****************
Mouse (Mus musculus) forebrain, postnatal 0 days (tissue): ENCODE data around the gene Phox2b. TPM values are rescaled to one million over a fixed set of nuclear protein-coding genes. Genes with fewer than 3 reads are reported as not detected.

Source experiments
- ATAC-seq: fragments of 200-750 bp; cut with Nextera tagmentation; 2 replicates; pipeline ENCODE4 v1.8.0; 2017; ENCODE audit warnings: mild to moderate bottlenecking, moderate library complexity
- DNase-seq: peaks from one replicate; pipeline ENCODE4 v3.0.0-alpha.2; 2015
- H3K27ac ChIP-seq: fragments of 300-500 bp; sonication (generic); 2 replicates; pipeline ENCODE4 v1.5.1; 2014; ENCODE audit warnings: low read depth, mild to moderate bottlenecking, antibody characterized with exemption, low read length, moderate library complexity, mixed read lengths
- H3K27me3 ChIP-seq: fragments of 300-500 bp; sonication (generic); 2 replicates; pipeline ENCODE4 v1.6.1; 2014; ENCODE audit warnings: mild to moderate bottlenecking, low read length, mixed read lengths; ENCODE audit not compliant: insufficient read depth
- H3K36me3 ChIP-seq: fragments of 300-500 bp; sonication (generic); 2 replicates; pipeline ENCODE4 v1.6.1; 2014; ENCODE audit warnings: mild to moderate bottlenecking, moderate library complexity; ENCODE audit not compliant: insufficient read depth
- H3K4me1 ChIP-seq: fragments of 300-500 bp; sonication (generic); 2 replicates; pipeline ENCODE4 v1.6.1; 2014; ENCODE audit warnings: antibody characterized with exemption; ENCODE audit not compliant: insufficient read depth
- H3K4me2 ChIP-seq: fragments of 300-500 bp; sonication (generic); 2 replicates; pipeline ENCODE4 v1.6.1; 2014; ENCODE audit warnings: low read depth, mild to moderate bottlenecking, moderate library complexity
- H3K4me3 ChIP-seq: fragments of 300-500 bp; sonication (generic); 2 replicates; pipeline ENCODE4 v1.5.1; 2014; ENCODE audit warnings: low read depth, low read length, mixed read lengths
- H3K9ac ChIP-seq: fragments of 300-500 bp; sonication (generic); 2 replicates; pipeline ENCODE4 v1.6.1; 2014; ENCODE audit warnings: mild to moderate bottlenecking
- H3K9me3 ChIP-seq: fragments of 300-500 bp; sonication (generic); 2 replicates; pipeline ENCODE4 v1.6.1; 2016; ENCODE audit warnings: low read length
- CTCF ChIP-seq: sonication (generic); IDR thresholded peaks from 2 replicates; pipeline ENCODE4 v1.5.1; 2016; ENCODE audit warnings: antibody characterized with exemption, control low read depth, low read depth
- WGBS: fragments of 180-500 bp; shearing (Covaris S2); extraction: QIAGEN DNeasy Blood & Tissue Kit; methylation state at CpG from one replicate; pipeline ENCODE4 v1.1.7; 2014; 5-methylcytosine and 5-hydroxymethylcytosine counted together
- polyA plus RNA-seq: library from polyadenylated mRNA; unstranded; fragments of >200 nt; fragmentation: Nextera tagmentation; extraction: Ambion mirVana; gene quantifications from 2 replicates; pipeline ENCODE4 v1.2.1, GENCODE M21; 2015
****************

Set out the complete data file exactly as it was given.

Mouse (Mus musculus) forebrain, postnatal 0 days (tissue): ENCODE data around the gene Phox2b. TPM values are rescaled to one million over a fixed set of nuclear protein-coding genes. Genes with fewer than 3 reads are reported as not detected.

Source experiments
- ATAC-seq: fragments of 200-750 bp; cut with Nextera tagmentation; 2 replicates; pipeline ENCODE4 v1.8.0; 2017; ENCODE audit warnings: mild to moderate bottlenecking, moderate library complexity
- DNase-seq: peaks from one replicate; pipeline ENCODE4 v3.0.0-alpha.2; 2015
- H3K27ac ChIP-seq: fragments of 300-500 bp; sonication (generic); 2 replicates; pipeline ENCODE4 v1.5.1; 2014; ENCODE audit warnings: low read depth, mild to moderate bottlenecking, antibody characterized with exemption, low read length, moderate library complexity, mixed read lengths
- H3K27me3 ChIP-seq: fragments of 300-500 bp; sonication (generic); 2 replicates; pipeline ENCODE4 v1.6.1; 2014; ENCODE audit warnings: mild to moderate bottlenecking, low read length, mixed read lengths; ENCODE audit not compliant: insufficient read depth
- H3K36me3 ChIP-seq: fragments of 300-500 bp; sonication (generic); 2 replicates; pipeline ENCODE4 v1.6.1; 2014; ENCODE audit warnings: mild to moderate bottlenecking, moderate library complexity; ENCODE audit not compliant: insufficient read depth
- H3K4me1 ChIP-seq: fragments of 300-500 bp; sonication (generic); 2 replicates; pipeline ENCODE4 v1.6.1; 2014; ENCODE audit warnings: antibody characterized with exemption; ENCODE audit not compliant: insufficient read depth
- H3K4me2 ChIP-seq: fragments of 300-500 bp; sonication (generic); 2 replicates; pipeline ENCODE4 v1.6.1; 2014; ENCODE audit warnings: low read depth, mild to moderate bottlenecking, moderate library complexity
- H3K4me3 ChIP-seq: fragments of 300-500 bp; sonication (generic); 2 replicates; pipeline ENCODE4 v1.5.1; 2014; ENCODE audit warnings: low read depth, low read length, mixed read lengths
- H3K9ac ChIP-seq: fragments of 300-500 bp; sonication (generic); 2 replicates; pipeline ENCODE4 v1.6.1; 2014; ENCODE audit warnings: mild to moderate bottlenecking
- H3K9me3 ChIP-seq: fragments of 300-500 bp; sonication (generic); 2 replicates; pipeline ENCODE4 v1.6.1; 2016; ENCODE audit warnings: low read length
- CTCF ChIP-seq: sonication (generic); IDR thresholded peaks from 2 replicates; pipeline ENCODE4 v1.5.1; 2016; ENCODE audit warnings: antibody characterized with exemption, control low read depth, low read depth
- WGBS: fragments of 180-500 bp; shearing (Covaris S2); extraction: QIAGEN DNeasy Blood & Tissue Kit; methylation state at CpG from one replicate; pipeline ENCODE4 v1.1.7; 2014; 5-methylcytosine and 5-hydroxymethylcytosine counted together
- polyA plus RNA-seq: library from polyadenylated mRNA; unstranded; fragments of >200 nt; fragmentation: Nextera tagmentation; extraction: Ambion mirVana; gene quantifications from 2 replicates; pipeline ENCODE4 v1.2.1, GENCODE M21; 2015